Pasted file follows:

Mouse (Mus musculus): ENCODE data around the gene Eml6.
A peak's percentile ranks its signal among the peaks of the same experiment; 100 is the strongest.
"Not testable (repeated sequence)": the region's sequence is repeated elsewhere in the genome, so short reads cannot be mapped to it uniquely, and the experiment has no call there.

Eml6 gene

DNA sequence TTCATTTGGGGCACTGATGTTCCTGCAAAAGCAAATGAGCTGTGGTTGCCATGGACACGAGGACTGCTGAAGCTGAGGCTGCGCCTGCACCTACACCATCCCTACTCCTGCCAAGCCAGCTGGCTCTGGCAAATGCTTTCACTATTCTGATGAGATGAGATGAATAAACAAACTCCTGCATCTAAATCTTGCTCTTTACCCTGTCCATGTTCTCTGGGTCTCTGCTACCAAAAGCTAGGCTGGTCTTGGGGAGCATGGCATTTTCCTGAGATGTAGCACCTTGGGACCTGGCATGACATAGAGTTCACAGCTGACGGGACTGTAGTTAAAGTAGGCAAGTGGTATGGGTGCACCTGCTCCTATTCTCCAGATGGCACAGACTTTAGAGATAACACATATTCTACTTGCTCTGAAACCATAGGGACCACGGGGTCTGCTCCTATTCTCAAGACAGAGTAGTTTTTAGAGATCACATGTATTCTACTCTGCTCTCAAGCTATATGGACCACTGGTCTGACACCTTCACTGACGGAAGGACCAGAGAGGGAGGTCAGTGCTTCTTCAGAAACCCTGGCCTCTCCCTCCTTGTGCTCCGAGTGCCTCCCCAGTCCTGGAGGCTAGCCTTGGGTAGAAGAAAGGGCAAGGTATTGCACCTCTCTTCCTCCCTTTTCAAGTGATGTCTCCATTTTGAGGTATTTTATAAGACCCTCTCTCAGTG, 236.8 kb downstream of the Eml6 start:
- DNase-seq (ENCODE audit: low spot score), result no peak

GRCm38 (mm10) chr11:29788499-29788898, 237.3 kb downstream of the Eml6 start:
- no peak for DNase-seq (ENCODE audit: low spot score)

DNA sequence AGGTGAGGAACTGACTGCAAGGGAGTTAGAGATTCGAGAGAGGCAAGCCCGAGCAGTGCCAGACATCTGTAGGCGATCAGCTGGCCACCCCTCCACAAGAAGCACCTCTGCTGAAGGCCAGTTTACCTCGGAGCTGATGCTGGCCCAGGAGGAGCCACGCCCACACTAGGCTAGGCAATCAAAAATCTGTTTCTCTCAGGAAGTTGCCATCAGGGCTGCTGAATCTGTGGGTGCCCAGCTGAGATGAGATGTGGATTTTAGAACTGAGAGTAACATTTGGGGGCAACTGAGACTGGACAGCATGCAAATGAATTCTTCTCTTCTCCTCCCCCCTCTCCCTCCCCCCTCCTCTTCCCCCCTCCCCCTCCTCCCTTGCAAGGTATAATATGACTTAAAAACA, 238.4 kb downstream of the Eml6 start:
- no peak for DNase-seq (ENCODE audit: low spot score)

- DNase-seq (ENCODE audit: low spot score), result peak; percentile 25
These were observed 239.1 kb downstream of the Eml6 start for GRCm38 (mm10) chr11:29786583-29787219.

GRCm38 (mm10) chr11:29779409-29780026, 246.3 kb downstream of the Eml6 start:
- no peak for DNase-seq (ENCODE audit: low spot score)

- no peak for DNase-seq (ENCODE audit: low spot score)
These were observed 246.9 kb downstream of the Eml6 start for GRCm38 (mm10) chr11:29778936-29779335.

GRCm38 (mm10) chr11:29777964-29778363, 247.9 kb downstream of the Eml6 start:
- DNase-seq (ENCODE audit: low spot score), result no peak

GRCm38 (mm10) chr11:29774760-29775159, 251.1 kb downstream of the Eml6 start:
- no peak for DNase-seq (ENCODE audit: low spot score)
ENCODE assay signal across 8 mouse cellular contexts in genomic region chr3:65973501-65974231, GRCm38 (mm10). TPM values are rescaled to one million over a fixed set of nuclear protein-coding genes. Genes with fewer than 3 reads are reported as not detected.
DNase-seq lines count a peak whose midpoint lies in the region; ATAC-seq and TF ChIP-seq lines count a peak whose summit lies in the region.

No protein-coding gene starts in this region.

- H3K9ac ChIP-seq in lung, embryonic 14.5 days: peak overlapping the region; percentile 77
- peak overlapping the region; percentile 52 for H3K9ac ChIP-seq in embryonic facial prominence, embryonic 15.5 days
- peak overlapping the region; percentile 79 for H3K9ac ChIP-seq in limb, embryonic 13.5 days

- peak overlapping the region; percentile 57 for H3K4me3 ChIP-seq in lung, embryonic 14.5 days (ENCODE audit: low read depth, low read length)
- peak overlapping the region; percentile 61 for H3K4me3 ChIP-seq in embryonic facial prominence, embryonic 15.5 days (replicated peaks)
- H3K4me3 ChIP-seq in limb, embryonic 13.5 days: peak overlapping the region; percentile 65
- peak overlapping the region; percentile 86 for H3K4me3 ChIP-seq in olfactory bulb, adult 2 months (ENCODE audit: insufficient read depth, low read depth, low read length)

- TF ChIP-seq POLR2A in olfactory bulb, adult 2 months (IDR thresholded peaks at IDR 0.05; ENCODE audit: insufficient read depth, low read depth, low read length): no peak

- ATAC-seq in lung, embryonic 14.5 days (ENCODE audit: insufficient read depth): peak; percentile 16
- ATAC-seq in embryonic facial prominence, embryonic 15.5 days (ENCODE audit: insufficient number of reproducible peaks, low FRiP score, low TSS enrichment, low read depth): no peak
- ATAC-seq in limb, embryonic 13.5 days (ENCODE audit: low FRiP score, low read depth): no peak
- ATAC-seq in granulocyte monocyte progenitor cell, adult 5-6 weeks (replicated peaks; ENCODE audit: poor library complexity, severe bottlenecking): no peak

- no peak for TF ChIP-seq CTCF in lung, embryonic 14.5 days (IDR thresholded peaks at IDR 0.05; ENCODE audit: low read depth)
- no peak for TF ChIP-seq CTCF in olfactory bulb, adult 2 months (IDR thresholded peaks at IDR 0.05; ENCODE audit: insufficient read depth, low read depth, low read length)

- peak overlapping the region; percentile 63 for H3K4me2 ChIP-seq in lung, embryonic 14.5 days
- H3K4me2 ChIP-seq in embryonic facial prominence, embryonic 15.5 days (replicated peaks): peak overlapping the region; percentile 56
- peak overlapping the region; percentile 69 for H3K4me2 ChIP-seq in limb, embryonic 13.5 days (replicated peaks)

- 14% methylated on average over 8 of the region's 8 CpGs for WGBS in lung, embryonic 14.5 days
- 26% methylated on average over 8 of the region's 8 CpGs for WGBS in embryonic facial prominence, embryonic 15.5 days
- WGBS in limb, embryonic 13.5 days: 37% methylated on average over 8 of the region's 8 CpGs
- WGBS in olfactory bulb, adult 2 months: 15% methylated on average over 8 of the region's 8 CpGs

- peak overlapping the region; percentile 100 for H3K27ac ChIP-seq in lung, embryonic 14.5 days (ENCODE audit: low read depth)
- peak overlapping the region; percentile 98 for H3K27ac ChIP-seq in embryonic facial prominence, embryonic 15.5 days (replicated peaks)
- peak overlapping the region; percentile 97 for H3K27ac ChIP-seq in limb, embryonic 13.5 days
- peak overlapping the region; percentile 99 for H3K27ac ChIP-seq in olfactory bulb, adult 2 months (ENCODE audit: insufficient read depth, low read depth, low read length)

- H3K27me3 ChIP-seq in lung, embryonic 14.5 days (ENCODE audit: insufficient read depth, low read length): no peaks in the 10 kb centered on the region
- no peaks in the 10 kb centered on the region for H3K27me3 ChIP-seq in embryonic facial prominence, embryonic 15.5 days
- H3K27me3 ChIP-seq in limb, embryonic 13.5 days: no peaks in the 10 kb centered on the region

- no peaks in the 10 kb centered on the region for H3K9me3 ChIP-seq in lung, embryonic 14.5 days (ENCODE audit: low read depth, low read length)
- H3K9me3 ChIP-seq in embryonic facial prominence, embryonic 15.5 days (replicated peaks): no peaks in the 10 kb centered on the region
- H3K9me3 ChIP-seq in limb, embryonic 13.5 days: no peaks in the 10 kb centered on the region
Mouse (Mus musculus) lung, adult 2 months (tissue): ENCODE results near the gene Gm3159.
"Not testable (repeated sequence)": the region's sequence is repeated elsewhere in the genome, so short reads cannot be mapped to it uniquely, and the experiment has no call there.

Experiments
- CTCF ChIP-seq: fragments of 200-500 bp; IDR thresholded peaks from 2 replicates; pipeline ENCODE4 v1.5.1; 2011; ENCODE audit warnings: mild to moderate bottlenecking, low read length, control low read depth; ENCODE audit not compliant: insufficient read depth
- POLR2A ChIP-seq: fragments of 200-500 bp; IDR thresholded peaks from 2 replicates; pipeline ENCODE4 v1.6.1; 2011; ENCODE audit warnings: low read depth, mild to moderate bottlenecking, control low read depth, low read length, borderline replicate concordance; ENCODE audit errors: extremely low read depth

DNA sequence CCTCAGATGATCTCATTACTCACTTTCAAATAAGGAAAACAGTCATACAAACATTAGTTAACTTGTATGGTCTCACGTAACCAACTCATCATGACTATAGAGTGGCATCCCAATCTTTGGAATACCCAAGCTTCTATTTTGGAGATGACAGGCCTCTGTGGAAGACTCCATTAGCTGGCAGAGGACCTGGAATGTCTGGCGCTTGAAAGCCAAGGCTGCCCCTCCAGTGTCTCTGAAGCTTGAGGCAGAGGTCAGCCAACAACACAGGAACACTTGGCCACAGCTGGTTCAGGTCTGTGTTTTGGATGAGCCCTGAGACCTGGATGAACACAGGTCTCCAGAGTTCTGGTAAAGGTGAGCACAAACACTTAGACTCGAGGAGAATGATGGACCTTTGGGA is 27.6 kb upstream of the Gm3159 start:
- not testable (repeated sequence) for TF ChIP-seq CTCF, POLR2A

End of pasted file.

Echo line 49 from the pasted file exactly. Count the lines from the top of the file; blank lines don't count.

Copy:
- H3K27me3 ChIP-seq in lung, embryonic 14.5 days (ENCODE audit: insufficient read depth, low read length): no peaks in the 10 kb centered on the region